Evernote data breach: lessons to be learned

A month on, Davey Winder analyses what others can learn from the Evernote data breach...

At the start of March some 50 million people received an email informing them that an online note taking and data archiving service they used had been hacked, and a password reset was required.

The way that the company concerned handled the disclosure of this information was interesting as it displayed a mixture of calm professionalism and schoolboy error.

We have mandatory fire drills. It is about time we have mandatory internet security drills. Make as many mistakes as you can in practice so that when it is game day, you can play like a pro.

What happened?

In many ways the Evernote data breach was little different to the plethora of incidents involving hackers gaining access to member data. Although we are still waiting for the forensic detail of the attack vector itself to be forthcoming, I wouldn't be at all surprised if it turned out to be the work of the same criminal hacking group based in Eastern Europe that has successfully attacked Apple, Facebook and Twitter in recent weeks.

The target being any data that holds a value on the underground online 'dark market' such as intellectual property, research material and, yes, email addresses and associated service passwords. We know that the Apple attack involved a Java browser plug-in vulnerability being exploited on some of its employees' desktops. We also know that the Facebook breach followed employees accessing a 'developer site' which suggests a similar use of a Java zero-day. Although China has been blamed by some, it seems unlikely that state-sponsored hackers would be involved in such blatant criminal activity rather than politically motivated hacktivity. Instead, the finger of suspicion points towards Eastern Europe where cyber-criminality is rife. And really advanced.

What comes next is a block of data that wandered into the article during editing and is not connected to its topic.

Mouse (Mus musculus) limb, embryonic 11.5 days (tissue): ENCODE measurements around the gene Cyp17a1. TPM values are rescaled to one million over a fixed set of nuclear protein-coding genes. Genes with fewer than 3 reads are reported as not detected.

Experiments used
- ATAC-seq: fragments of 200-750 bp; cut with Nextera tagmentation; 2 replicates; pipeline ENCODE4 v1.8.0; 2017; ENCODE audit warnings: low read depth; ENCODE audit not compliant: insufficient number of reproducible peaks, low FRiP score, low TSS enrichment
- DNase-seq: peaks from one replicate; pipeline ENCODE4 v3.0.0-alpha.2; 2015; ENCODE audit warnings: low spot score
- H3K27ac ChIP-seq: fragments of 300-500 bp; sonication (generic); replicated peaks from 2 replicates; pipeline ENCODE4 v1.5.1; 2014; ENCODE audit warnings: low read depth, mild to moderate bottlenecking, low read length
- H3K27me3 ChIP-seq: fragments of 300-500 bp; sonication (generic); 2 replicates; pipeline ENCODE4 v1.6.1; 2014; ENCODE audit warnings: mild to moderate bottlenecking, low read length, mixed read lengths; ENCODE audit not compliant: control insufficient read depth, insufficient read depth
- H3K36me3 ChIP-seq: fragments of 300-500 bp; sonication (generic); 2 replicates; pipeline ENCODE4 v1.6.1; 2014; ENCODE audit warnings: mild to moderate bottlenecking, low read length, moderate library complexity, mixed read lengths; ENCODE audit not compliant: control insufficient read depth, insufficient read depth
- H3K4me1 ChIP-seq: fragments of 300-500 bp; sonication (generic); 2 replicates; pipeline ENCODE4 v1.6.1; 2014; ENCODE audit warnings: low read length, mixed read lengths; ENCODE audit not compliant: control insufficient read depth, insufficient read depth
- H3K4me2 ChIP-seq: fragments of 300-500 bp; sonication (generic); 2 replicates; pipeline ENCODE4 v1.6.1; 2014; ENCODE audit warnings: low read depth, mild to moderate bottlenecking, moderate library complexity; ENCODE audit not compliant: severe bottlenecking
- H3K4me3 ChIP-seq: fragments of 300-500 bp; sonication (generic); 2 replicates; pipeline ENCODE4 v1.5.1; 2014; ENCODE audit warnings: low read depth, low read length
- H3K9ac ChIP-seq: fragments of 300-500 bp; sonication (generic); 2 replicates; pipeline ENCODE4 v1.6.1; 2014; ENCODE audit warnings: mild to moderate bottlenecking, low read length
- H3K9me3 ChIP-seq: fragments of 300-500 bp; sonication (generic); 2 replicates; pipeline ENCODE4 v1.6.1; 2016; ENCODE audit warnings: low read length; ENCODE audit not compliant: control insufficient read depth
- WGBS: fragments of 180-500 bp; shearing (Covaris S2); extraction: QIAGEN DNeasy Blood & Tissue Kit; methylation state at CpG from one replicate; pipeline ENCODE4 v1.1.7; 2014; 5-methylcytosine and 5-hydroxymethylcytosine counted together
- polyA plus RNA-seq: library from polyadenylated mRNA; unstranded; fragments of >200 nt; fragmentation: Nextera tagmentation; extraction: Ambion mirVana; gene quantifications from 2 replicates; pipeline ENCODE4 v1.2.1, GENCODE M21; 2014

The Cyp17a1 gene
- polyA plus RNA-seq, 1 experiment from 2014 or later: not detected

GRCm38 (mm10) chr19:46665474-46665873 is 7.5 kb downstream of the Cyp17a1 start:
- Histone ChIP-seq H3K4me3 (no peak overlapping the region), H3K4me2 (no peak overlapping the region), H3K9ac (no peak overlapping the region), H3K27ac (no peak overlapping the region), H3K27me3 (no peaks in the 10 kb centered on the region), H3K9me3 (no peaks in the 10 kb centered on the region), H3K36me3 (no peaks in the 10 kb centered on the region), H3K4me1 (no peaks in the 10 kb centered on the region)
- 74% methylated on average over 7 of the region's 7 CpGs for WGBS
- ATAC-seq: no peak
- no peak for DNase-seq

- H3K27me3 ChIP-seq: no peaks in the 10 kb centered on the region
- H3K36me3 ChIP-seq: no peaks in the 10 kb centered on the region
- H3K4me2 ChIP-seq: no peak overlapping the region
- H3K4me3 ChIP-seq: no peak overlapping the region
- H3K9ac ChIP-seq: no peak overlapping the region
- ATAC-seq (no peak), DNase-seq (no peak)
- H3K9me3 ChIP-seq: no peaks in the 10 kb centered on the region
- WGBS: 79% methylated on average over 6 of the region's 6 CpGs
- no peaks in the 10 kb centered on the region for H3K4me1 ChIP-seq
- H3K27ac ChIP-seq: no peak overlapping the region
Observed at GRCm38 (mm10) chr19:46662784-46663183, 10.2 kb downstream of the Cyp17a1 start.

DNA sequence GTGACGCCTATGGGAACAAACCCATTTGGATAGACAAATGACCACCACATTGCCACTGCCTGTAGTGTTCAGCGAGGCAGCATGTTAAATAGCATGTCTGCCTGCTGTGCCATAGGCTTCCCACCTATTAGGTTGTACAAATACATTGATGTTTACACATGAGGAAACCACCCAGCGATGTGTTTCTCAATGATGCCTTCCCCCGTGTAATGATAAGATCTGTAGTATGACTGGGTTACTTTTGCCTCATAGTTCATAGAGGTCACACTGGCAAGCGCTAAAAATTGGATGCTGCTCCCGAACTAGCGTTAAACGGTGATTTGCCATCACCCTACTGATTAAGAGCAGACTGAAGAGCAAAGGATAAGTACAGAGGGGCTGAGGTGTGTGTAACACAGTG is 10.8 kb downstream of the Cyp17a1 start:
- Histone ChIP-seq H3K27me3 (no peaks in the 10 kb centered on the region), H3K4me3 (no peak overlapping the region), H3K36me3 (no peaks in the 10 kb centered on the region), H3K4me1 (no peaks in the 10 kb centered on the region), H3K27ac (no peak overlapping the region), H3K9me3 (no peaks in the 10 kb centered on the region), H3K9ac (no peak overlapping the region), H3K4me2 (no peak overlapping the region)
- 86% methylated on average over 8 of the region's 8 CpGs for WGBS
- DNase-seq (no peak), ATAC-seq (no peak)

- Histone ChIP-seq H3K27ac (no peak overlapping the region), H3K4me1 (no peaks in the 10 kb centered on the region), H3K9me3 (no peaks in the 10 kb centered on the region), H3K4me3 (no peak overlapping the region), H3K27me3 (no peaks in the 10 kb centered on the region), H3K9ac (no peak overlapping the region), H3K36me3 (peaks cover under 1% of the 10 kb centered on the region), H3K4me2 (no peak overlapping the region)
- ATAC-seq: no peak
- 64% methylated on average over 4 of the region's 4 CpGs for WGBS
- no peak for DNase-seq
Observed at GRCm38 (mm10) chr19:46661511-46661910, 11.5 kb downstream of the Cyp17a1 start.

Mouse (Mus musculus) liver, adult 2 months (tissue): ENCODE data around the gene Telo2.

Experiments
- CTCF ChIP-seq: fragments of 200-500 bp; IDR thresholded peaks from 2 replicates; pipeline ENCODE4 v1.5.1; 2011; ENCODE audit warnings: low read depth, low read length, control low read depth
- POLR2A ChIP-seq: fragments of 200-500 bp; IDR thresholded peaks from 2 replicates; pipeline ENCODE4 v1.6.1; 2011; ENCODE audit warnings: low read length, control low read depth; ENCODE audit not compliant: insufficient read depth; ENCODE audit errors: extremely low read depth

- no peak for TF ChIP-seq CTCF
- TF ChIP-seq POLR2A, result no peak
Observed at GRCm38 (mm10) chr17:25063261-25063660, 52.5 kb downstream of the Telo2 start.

What we do know from the email that was sent out is that Evernote's Operations and Security team discovered and subsequently blocked "suspicious activity on the Evernote network" that appears to have been "a coordinated attempt to access secure areas" of the service. We also know that while there is no evidence emerging that any payment information or user content was accessed, user information certainly was breached. Evernote admits that the information accessed included "usernames, email addresses associated with Evernote accounts, and encrypted passwords" although it points out that the passwords were hashed and salted.

The however and whoever of the breach are by the by; if you are not clued up on how to best protect your enterprise against attack, you only have to scan the pages of IT Pro for plenty of pertinent advice from those who are.

No, what's really interesting here is the 'what happened next' process. And what happened next was a quite schizophrenic breach disclosure statement that simultaneously offered good advice while also ignoring it. It provided clarity but also obfuscation, and risked compounding reputational damage in equal measure to protecting the brand.

So what went right, and what went wrong in terms of handling that disclosure. And, perhaps most importantly, what are the lessons that can be learned?

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